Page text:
The challenge is how to produce the most healthful foods in a way that sustains employment in the agricultural sector and minimizes adverse impacts on the environment. All major constituencies concerned with food security and health must wrestle with sustainability and dietary choices together. It is right and proper for the DGA process to lead the way.
The commentary, which may be gated (sigh), grew out of a fall 2014 workshop initiated by the first author, Kathleen Merrigan, who was until 2013 the Deputy Secretary of Agriculture, and who now leads the sustainability program at George Washington University. Other authors include Tim Griffin, myself, Kim Robien, Jeanne Goldberg, and William Dietz. This issue also had been the focus of an earlier workshop, to which I contributed, for the Food Forum of the Institute of Medicine in 2013.

In an era of global climate change, the issue of sustainability is so important to the food system as a whole that policy-makers and the general public will inevitably find themselves considering environmental issues as part of almost any discussion of food choices. See for example the recent article in Nature by David Tilman and Michael Clark.

There is no way for the U.S. government to avoid having people talk about sustainability and dietary guidance jointly. That matter is already settled. The only question on the table is whether we will all need to struggle to compile multiple authoritative sources on these issues or instead whether -- as seems more sensible -- both issues will be addressed together in the same coherent federal guidance document.

Other countries include sustainability issues in their dietary guidance. For example, dietary guidelines in Brazil and the Netherlands take a comprehensive approach.

The U.S. Dietary Guidelines Advisory Committee (DGAC), whose report provides the scientific basis for the upcoming release of the 2015 Dietary Guidelines for Americans, already discusses sustainability in a sober and moderate way. It seems wise for the actual Dietary Guidelines to do likewise.

Unfortunately, some in Congress have taken steps to instruct federal agencies to limit the scope of the guidelines to "diet and nutrient intake" only. It would be absurd to limit guidelines to just those two topics. Along with preventing discussion of sustainability, the proposed language from Congress would prevent the guidelines from discussing physical activity. Yet, we all recognize that food and physical activity should be discussed together.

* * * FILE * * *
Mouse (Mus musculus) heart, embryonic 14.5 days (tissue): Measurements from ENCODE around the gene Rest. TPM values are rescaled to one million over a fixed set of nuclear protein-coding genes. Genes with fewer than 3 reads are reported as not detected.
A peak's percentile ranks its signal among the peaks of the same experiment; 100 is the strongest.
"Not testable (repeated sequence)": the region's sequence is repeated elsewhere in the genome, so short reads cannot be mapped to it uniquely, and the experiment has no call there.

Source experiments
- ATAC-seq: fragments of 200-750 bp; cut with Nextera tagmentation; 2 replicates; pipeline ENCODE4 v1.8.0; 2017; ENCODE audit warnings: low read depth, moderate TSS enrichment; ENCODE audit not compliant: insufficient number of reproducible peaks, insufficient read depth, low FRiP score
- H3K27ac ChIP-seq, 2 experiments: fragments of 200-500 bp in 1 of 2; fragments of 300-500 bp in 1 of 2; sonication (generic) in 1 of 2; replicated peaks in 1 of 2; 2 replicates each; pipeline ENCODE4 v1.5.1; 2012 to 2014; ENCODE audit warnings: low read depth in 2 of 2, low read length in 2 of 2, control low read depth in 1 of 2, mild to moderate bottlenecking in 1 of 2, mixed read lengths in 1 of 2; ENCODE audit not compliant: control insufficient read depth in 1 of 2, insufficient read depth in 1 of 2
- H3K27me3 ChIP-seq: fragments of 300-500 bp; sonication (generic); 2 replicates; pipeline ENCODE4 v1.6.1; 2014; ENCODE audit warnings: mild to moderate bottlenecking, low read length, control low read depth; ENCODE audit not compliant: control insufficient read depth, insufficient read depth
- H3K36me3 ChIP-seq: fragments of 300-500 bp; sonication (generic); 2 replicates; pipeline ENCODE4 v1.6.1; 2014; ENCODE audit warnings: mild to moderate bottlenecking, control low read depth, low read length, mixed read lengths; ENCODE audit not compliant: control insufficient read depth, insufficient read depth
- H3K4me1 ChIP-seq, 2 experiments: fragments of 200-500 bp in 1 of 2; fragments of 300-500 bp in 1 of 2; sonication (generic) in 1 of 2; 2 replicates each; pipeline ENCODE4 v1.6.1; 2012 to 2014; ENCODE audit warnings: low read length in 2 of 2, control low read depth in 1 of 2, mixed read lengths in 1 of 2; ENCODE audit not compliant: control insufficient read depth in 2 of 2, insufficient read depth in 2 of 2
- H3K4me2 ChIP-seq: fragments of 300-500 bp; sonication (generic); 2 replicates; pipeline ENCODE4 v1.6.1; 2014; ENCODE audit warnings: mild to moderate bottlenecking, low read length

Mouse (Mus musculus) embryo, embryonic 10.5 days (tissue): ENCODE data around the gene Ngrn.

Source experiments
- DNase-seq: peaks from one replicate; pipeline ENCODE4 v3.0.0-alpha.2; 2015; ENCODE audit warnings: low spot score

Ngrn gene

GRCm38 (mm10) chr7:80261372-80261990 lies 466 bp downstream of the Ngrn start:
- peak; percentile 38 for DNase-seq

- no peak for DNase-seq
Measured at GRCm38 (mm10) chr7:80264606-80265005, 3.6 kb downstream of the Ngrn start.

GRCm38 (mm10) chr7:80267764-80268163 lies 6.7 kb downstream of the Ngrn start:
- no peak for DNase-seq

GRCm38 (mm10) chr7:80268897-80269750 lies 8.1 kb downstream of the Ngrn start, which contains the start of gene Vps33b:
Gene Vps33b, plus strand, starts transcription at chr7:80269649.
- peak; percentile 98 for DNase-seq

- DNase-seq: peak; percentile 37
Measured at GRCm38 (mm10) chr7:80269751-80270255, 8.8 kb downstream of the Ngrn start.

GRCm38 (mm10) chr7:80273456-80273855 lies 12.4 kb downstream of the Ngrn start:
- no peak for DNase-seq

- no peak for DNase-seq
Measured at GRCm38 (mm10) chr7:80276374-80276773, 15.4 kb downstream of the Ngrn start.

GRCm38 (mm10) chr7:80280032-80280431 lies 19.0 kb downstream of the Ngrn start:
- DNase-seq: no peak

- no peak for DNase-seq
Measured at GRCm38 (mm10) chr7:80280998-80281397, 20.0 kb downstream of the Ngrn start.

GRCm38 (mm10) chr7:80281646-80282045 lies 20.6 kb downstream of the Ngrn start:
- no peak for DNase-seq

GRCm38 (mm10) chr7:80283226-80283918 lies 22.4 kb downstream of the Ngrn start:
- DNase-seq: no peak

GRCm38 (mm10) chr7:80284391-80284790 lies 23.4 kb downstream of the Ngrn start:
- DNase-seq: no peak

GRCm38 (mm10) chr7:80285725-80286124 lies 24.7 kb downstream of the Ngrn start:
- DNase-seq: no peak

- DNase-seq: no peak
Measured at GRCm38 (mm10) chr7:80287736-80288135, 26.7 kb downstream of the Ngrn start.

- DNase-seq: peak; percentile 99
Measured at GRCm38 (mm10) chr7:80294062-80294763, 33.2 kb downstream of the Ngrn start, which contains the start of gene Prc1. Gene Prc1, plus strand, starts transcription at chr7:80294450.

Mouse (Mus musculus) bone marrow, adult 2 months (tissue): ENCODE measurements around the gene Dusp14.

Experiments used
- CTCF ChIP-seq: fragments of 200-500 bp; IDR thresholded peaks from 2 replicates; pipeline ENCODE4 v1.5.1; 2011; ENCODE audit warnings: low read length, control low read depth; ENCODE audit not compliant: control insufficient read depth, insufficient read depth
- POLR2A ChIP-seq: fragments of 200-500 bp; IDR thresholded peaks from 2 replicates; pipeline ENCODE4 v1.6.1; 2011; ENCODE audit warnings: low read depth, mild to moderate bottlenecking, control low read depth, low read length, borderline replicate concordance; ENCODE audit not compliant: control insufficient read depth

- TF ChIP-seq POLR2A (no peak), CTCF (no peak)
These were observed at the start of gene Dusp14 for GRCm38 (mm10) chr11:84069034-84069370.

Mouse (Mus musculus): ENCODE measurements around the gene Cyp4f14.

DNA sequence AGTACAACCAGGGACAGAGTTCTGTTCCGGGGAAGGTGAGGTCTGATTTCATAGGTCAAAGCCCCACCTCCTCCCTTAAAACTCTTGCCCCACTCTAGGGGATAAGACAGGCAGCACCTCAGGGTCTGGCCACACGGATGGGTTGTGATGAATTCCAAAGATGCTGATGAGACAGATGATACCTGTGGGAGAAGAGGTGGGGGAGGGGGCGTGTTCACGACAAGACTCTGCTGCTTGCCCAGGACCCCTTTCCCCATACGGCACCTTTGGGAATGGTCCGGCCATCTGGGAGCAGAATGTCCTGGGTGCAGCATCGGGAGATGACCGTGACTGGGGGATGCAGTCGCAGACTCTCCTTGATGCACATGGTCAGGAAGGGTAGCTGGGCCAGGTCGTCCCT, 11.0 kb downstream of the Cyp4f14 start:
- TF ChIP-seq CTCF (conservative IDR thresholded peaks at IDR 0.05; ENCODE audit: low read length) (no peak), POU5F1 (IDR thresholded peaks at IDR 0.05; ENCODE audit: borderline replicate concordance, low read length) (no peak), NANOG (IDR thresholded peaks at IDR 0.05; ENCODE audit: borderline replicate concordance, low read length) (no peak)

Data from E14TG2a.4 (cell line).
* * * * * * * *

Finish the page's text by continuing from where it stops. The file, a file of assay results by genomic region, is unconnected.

It is already within the mandate of the Dietary Guidelines to consider food security -- access by all people at all times to enough food. Far from being a loose cannon, the Dietary Guidelines Advisory Committee recognized environmental sustainability as sufficiently important to food security to deserve at least a brief and restrained mention. It would be silly to reverse that persuasive and sensible approach.

Saturday, September 26, 2015

British Medical Journal (BMJ) gives low-carb journalist Nina Teicholz an outlet to blast the Dietary Guidelines Advisory Committee (DGAC)

The British Medical Journal (BMJ) this week published an article/editorial by journalist Nina Teicholz blasting the Dietary Guidelines Advisory Committee (DGAC) for recommending diets with less saturated fat, red meat, and salt. In it, Teicholz offers a powerful stew of selective scientific evidence and blistering attacks on the integrity of opponents.

Teicholz is a journalist and author of The Big Fat Surprise: Why Butter, Meat and Cheese Belong in a Healthy Diet. Her disclosure statement in the BMJ mentions honorariums for medical, restaurant, financial, meat, and dairy industries. She slams DGAC committee members for conflicts of interest with vegetable oil producers and, in one case, some funding from the California Walnut Commission. This tit-for-tat focus on conflicts might come out in Teicholz' favor ... if we lived in some upside-down universe where walnut growers and vegetable oil manufacturers controlled U.S. agriculture policy and the meat and dairy industries were oppressed and powerless minions.

Teicholz is most upset with the DGAC for "not only deleting meat from the list of foods recommended as part of its healthy diets, but also actively counseling reductions in 'red and processed meats.'" But the Dietary Guidelines Advisory Committee never has and never would recommend deleting meat. I have no idea what passage of the report she thinks recommended deleting meat.

As for eating less meat, the context for the DGAC recommendation is that per capita annual meat consumption in the United States is a remarkable 120 kg, far higher than the average amounts consumed globally (42 kg) or in other rich countries that have lower rates of chronic disease than we do, such as Japan (46 kg). The United States has plenty of room to improve healthy diets without eating as much meat as we currently do.

Teicholz never mentions why leading health authorities recommend moderating our consumption of red meat and processed meat in particular. For example, the American Institute of Cancer Research (AICR) advises less processed meat because of concern about colon cancer. Teicholz mentions "heart disease" 11 times, but ignores cancer (the two occurrences of the word "cancer" are later off-hand dismissals of concerns about saturated fat). It's not that Teicholz disputes the evidence, she simply never mentions it.